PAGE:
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Just after MNB went on hiatus about 10 days ago, a federal appeals court ruled against Federal Trade Commission (FTC) efforts to derail the proposed $565 million acquisition by Whole Foods of Wild Oats. And, it seemed, within minutes of that ruling Whole Foods announced that it owned a majority of Wild Oats’s shares and was, indeed, taking over the company.

The FTC objection to the acquisition was that Whole Foods and Wild Oats dominated the natural and organic foods business, and that the combination of their two operations would result in higher prices and less competition. The opposing argument – and the one that, in the end, prevailed – was that these two companies only dominate a natural/organic niche within the much bigger food business, and that, in fact, consumers have plenty of other options because so many other companies are selling organic and natural foods.

Late last week, Whole Foods announced that one of its first post-acquisition steps would be to create a brand new, convenience and value-driven format called Whole Foods Market Express, which appears to be an effort to prove regulators wrong about their assumption that greater marketing power would lead to higher prices. The first Whole Foods Market Express store will be a converted Wild Oats in Boulder, Colorado – actually, the very first full-service Wild Oats store, which opened in 1987. Whole Foods also said it would go ahead with plans to open a store under its own banner in Boulder.

And, as it made that announcement, Whole Foods also said that it would permanently cut prices at 23 Wild Oats locations in Colorado, New Mexico, Kansas, Utah, Idaho and Kansas City, Missouri.

Beyond that, Whole Foods is expected to take as long as two years with the transition process, and it has not been specific about its other plans. Wild Oats already has been closing underperforming stores, and those efforts are expected to continue. Before the acquisition was allowed to go forward, there were reports that Whole Foods would close as many as 30 Wild Oats stores, though those reports were never confirmed by Whole Foods, which only said that it was likely to relocate or close overlapping units.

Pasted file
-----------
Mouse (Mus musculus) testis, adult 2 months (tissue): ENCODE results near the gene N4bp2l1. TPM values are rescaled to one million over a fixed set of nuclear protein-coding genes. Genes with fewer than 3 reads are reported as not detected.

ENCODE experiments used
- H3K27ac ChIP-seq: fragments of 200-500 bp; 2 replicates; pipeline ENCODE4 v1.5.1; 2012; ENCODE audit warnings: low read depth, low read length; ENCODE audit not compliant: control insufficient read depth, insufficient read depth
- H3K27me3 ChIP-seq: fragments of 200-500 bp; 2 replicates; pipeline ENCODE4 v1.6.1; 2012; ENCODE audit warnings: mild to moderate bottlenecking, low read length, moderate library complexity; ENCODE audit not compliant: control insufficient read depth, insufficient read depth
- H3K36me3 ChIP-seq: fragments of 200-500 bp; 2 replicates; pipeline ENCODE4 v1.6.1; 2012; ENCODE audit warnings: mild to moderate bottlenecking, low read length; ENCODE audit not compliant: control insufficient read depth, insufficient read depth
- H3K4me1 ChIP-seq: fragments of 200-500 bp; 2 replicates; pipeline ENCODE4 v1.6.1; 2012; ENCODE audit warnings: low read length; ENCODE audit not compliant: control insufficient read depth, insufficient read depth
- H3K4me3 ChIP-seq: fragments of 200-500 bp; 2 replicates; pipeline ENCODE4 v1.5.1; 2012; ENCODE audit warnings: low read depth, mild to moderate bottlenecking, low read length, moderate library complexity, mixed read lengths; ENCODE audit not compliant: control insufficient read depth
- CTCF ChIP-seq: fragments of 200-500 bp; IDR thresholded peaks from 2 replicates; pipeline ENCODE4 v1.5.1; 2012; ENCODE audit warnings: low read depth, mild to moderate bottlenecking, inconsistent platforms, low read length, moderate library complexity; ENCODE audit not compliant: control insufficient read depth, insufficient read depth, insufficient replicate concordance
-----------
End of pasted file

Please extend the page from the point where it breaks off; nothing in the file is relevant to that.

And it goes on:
KC's View:
It is interesting to note that the new Whole Foods format sounds curiously similar to the Fresh & Easy Neighborhood Market concept that UK-based Tesco is scheduled to start rolling out in Southern California, Arizona and Nevada later this year ... and which it probably has started scouting locations for in a lot of other areas of the country. Like, say, Austin, Texas (where Whole Foods is based). Or Colorado (which has always been Wild Oats territory).

In some ways this move probably was inevitable. And yet, few of us saw it coming, at least not in quite this way. I certainly didn’t.

I’ve been arguing for weeks that the acquisition of Wild Oats didn’t necessarily mean that Whole Foods was going to start boosting prices, and that it simply didn’t make sense for the company already known as ‘Whole Paycheck” to boost prices even more…especially when companies such as Wal-Mart, Kroger and Safeway were looking to compete more effectively in this category, and retailers such as Trader Joe’s were offering alternative shopping experiences.

But I just thought Whole Foods would try to be seen as more mainstream without violating its basic offering, and would lower prices where it could (and wasn’t sure, quite frankly, what its debt situation would require in terms of increased margins). I never envisioned the Whole Foods Market Express concept.

Now, none of us know how this new format will play out. Not even Whole Foods CEO John Mackey knows, though I suspect he’s feeling pretty confident these days. (Wonder if he’ll get back on the message boards using an alias to hype the new Whole Foods-Wild Oats combination, and especially this new format?)

The real lesson here, I think, is that Whole Foods management is making it up as they go along, and are probably willing to try to do anything to cement their dominance of the natural/organic category – but they’re also willing to try unconventional solutions that will catch at least some of us by surprise.

Good for them.